Various reasons have been given for the fall of Rome. Edward Gibbon wrote a long book called The Decline and Fall of the Roman Empire in which he said it was because the Romans didn't care enough to fight hard anymore, Other historians blame the unstable system of leadership. In a 50-year period, only 2 out of 22 emperors died a natural death. Most of the emperors were assassinated.[2]

Other Languages
Afrikaans: Romeinse Ryk
aragonés: Imperio Román
asturianu: Imperiu romanu
azərbaycanca: Roma İmperiyası
Bân-lâm-gú: Lô-má Tè-kok
башҡортса: Рим империяһы
беларуская: Рымская імперыя
беларуская (тарашкевіца)‎: Рымская імпэрыя
български: Римска империя
bosanski: Rimsko carstvo
català: Imperi Romà
dansk: Romerriget
dolnoserbski: Romski imperium
English: Roman Empire
español: Imperio romano
Esperanto: Romia Imperio
estremeñu: Empériu romanu
Fiji Hindi: Roman Samrajya
føroyskt: Rómverjaríkið
français: Empire romain
贛語: 羅馬帝國
客家語/Hak-kâ-ngî: Lò-mâ Ti-koet
한국어: 로마 제국
hornjoserbsce: Romski imperij
hrvatski: Rimsko Carstvo
Bahasa Indonesia: Kekaisaran Romawi
interlingua: Imperio Roman
italiano: Impero romano
Kiswahili: Dola la Roma
Kreyòl ayisyen: Anpi Women
latviešu: Romas impērija
Lëtzebuergesch: Réimescht Räich
lietuvių: Romos imperija
Ligure: Impêo Roman
Limburgs: Romeins Riek
Lingua Franca Nova: Impero Roman
la .lojban.: latmo sosygugje'a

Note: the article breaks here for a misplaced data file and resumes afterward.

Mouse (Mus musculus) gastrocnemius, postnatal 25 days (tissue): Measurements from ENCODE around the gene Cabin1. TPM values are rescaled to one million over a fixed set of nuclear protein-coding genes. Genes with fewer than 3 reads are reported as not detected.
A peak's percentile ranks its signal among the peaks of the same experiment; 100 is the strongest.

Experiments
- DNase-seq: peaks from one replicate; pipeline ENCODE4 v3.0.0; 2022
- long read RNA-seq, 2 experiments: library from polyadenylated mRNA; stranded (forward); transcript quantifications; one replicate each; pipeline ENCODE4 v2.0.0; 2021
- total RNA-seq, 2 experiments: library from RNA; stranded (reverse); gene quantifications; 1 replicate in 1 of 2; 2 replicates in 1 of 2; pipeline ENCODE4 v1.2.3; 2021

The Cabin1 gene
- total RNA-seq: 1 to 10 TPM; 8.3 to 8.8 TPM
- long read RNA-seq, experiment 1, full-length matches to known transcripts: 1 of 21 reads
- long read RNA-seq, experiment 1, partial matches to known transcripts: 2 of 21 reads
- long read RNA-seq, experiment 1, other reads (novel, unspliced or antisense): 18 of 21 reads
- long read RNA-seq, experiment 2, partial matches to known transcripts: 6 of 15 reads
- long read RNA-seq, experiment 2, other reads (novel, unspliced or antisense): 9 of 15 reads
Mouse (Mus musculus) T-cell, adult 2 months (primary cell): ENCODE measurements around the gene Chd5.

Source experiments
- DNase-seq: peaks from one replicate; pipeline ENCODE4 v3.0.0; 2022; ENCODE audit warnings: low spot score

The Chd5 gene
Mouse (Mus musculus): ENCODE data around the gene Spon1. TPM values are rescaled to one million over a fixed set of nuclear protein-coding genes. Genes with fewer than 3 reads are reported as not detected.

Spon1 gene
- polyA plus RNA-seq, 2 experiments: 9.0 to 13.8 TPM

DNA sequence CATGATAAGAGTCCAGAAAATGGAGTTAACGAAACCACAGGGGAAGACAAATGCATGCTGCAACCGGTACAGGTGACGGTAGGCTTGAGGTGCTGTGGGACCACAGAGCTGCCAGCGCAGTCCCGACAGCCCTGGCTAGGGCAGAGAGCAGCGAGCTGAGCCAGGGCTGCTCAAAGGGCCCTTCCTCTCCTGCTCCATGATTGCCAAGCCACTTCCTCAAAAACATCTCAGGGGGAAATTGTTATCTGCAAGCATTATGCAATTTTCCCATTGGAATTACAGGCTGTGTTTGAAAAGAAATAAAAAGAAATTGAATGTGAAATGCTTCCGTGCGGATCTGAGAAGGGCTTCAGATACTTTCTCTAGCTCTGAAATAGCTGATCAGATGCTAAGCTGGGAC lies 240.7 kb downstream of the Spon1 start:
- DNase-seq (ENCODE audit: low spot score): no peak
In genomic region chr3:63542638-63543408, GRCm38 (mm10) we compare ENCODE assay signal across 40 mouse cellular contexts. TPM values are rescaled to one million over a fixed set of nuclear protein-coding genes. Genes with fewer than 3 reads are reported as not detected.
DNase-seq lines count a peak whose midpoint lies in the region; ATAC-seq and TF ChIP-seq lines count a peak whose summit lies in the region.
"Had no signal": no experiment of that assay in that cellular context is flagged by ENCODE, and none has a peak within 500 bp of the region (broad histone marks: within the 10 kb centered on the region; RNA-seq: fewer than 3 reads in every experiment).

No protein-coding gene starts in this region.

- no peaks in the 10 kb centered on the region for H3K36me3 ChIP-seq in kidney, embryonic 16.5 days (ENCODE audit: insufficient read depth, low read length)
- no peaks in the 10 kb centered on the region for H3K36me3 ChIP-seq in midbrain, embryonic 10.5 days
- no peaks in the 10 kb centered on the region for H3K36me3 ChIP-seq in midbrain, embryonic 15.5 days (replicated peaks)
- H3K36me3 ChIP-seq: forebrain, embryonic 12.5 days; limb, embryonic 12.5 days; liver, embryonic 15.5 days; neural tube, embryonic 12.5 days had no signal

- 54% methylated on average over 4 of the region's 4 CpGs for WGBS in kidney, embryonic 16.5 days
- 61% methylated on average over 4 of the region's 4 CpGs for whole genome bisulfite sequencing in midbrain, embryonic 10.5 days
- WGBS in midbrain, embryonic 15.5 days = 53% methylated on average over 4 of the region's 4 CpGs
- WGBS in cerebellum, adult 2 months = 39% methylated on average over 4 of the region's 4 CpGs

lumbaart: Impero Roman
македонски: Римско Царство
Malagasy: Empira Romana
Bahasa Melayu: Empayar Rom
Mìng-dĕ̤ng-ngṳ̄: Lò̤-mā Dá̤-guók
Mirandés: Ampério Romano
မြန်မာဘာသာ: ရောမအင်ပါယာ
Na Vosa Vakaviti: Na Matanitu ki Roma
Nedersaksies: Romeinse Riek
नेपाल भाषा: रोमन साम्राज्य
日本語: ローマ帝国
Napulitano: Impero Rumano
norsk nynorsk: Romarriket
occitan: Empèri Roman
ਪੰਜਾਬੀ: ਰੋਮਨ ਸਮਰਾਜ
پنجابی: رومی سلطنت
Papiamentu: Imperio romano
ភាសាខ្មែរ: ចក្រភព រ៉ូម
Piemontèis: Imperi Roman
português: Império Romano
qırımtatarca: Roma İmperiyası
română: Imperiul Roman
русиньскый: Римска империя
саха тыла: Рим империята
Gagana Samoa: Emepaea o Roma
Seeltersk: Roomske Riek
sicilianu: Mpèriu rumanu
slovenčina: Rímske cisárstvo
slovenščina: Rimski imperij
српски / srpski: Римско царство
srpskohrvatski / српскохрватски: Rimsko Carstvo
Basa Sunda: Kakaisaran Romawi
татарча/tatarça: Рим империясе
Türkmençe: Rim imperiýasy
українська: Римська імперія
ئۇيغۇرچە / Uyghurche: رىم ئىمپېرىيىسى
Vahcuengh: Lozmaj Daeqgoz
vèneto: Inpero Roman
vepsän kel’: Rimalaine imperii
Tiếng Việt: Đế quốc La Mã
West-Vlams: Romeins Ryk
吴语: 罗马帝国
粵語: 羅馬帝國
žemaitėška: Ruomas imperėjė
中文: 羅馬帝國